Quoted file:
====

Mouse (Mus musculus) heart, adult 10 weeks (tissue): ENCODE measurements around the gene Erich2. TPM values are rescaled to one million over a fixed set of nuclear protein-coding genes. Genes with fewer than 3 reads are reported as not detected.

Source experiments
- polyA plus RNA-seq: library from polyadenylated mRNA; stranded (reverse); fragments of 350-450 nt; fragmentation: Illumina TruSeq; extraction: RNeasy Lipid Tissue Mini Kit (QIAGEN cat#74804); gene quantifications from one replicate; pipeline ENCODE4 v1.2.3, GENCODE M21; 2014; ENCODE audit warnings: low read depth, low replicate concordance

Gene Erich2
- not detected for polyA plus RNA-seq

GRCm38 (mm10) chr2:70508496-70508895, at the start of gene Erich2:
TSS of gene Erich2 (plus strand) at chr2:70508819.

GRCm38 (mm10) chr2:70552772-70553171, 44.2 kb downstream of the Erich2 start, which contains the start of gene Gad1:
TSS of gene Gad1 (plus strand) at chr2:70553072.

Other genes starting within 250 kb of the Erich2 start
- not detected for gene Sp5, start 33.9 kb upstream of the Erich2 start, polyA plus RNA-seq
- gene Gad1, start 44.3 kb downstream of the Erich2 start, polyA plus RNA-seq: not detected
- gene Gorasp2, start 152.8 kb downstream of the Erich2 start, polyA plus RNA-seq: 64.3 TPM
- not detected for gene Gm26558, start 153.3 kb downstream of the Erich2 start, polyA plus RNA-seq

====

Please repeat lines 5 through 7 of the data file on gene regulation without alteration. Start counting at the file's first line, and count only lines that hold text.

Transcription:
- not detected for polyA plus RNA-seq

GRCm38 (mm10) chr2:70508496-70508895, at the start of gene Erich2:
TSS of gene Erich2 (plus strand) at chr2:70508819.